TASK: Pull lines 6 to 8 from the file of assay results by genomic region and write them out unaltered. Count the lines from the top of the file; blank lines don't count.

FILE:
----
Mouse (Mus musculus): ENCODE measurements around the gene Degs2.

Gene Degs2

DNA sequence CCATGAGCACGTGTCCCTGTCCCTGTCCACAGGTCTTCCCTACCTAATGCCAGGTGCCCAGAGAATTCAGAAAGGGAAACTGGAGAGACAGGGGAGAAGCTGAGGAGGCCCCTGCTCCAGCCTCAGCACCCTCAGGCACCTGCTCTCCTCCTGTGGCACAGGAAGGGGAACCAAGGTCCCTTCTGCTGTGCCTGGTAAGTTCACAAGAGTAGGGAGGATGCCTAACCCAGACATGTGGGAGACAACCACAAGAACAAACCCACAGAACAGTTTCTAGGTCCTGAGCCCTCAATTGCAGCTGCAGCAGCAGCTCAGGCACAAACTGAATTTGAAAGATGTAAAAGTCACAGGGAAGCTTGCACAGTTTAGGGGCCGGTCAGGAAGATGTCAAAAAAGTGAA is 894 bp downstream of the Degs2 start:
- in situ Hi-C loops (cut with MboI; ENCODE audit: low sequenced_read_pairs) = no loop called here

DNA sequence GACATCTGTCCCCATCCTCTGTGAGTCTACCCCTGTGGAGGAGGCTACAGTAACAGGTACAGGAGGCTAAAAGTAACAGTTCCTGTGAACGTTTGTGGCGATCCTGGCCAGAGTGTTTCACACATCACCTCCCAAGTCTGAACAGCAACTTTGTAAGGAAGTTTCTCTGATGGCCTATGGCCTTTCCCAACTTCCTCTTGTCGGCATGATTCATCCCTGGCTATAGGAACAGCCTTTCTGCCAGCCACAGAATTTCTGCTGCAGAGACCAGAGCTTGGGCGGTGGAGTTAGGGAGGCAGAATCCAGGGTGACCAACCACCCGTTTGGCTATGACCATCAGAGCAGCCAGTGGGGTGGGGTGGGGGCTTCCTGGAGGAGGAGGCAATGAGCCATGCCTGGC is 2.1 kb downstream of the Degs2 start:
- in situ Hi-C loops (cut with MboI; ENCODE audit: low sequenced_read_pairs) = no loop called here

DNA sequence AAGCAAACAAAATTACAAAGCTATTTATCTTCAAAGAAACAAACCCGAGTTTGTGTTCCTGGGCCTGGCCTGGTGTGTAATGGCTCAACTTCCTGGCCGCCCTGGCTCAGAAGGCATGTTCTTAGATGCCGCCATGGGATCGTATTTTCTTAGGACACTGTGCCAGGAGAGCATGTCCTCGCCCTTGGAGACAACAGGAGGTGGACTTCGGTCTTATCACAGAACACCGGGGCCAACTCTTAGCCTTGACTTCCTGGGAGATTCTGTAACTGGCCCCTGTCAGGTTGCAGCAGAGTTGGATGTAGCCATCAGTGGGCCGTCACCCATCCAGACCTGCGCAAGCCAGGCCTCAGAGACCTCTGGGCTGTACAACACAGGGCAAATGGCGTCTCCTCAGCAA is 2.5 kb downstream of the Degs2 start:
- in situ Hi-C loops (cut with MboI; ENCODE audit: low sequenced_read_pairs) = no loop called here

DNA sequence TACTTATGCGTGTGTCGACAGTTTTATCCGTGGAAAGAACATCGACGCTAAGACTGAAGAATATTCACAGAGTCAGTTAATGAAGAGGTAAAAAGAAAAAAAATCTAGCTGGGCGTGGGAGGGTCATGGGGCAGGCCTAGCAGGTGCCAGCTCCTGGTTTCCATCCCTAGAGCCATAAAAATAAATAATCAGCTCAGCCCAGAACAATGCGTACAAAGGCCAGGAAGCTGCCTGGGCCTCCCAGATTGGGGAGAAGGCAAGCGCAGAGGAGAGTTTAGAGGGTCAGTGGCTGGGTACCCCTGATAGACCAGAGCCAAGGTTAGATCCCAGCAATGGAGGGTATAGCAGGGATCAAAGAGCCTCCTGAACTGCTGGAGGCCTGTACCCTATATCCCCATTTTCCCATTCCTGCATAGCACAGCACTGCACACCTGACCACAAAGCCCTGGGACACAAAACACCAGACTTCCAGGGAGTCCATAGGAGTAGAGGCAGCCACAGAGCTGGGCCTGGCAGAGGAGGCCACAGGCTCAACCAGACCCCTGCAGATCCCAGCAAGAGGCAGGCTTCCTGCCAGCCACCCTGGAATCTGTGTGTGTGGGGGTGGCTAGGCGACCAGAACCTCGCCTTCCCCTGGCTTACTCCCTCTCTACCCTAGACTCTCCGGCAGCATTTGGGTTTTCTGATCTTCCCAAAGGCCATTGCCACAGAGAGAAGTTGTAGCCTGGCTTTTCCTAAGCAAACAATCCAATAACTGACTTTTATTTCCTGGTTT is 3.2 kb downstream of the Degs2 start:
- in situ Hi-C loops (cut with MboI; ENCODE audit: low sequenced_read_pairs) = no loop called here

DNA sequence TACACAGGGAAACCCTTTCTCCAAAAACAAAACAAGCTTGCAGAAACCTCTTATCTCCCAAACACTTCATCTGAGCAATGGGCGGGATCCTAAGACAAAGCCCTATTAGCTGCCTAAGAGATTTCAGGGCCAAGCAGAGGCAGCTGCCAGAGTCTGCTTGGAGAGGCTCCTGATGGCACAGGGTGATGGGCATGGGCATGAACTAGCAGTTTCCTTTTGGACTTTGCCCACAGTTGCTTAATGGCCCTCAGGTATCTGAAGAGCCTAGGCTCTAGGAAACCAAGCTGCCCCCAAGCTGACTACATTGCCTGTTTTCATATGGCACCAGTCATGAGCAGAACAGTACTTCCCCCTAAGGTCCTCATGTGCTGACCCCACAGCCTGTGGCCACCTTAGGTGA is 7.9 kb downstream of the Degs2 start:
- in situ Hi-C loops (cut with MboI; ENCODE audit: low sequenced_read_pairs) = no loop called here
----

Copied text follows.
- in situ Hi-C loops (cut with MboI; ENCODE audit: low sequenced_read_pairs) = no loop called here

DNA sequence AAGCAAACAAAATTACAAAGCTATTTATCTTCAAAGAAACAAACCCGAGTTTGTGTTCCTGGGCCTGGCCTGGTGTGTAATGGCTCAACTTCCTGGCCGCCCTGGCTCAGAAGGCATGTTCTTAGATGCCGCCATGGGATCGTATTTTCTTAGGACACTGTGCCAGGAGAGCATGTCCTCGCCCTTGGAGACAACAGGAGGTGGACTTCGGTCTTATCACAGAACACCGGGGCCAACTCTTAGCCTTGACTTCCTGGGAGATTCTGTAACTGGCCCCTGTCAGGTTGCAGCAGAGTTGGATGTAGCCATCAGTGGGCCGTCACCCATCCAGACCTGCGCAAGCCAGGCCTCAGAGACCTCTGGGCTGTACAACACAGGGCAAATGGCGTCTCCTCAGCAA is 2.5 kb downstream of the Degs2 start:
- in situ Hi-C loops (cut with MboI; ENCODE audit: low sequenced_read_pairs) = no loop called here